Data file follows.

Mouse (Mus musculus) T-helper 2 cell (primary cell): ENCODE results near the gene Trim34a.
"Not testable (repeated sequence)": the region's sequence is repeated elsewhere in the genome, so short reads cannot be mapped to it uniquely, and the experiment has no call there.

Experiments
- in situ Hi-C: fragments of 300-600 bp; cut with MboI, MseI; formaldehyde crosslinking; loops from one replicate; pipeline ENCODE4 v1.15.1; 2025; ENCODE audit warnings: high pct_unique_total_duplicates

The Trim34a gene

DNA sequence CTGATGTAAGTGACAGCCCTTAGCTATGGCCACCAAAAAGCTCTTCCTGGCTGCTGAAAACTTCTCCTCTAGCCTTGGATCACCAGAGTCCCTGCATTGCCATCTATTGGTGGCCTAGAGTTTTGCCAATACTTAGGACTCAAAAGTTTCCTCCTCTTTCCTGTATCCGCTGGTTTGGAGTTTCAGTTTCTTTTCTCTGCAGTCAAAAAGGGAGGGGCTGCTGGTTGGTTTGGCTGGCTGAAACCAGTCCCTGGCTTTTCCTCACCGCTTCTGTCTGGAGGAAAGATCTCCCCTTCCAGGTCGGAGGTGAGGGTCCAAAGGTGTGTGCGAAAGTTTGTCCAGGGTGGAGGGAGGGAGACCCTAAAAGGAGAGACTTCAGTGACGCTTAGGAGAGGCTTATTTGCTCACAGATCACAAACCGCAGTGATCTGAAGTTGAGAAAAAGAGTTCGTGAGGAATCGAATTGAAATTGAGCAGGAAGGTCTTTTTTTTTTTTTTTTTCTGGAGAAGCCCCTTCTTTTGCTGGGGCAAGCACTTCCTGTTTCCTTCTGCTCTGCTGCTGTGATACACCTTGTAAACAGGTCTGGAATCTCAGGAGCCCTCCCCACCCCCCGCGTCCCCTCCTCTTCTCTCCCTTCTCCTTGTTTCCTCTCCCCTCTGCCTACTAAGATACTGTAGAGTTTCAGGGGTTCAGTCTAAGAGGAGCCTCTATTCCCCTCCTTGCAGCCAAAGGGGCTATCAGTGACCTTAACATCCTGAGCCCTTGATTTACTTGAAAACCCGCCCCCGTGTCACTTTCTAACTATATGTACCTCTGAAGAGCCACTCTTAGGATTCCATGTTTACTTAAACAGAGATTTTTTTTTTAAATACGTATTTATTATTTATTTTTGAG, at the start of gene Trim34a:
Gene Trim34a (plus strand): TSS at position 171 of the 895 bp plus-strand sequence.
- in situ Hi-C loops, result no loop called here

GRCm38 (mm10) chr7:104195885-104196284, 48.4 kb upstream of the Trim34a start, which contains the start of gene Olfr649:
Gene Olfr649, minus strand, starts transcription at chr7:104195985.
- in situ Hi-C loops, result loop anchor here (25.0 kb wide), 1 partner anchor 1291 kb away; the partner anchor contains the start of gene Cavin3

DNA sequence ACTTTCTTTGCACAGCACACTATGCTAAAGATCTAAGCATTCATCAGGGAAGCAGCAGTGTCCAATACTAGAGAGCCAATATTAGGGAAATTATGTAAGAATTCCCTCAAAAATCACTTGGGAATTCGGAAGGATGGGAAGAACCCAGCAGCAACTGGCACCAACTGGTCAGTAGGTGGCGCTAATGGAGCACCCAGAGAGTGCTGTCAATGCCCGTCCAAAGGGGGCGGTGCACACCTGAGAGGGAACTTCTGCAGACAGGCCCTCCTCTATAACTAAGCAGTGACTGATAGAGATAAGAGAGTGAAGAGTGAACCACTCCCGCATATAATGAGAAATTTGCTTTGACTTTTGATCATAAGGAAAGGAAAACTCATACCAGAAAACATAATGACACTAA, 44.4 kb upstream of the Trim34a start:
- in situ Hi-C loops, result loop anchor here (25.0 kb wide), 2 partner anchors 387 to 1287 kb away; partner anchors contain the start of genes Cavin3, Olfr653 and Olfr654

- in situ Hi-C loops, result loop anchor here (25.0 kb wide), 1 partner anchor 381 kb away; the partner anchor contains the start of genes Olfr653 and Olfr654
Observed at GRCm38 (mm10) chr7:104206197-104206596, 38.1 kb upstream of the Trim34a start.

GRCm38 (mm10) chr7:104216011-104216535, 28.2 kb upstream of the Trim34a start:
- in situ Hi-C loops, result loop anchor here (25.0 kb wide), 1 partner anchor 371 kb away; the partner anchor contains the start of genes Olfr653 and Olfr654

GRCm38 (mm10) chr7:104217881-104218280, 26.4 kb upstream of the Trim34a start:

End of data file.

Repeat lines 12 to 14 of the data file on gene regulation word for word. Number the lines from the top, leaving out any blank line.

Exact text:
DNA sequence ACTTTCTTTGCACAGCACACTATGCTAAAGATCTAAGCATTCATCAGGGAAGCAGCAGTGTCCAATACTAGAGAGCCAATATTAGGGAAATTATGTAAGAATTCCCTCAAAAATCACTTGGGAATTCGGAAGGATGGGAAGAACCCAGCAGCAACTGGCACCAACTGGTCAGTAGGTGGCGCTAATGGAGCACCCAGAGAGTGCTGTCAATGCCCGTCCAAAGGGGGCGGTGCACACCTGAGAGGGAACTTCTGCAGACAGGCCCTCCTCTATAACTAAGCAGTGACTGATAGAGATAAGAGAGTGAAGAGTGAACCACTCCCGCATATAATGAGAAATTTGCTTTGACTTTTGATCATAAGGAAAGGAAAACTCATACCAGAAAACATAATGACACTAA, 44.4 kb upstream of the Trim34a start:
- in situ Hi-C loops, result loop anchor here (25.0 kb wide), 2 partner anchors 387 to 1287 kb away; partner anchors contain the start of genes Cavin3, Olfr653 and Olfr654

- in situ Hi-C loops, result loop anchor here (25.0 kb wide), 1 partner anchor 381 kb away; the partner anchor contains the start of genes Olfr653 and Olfr654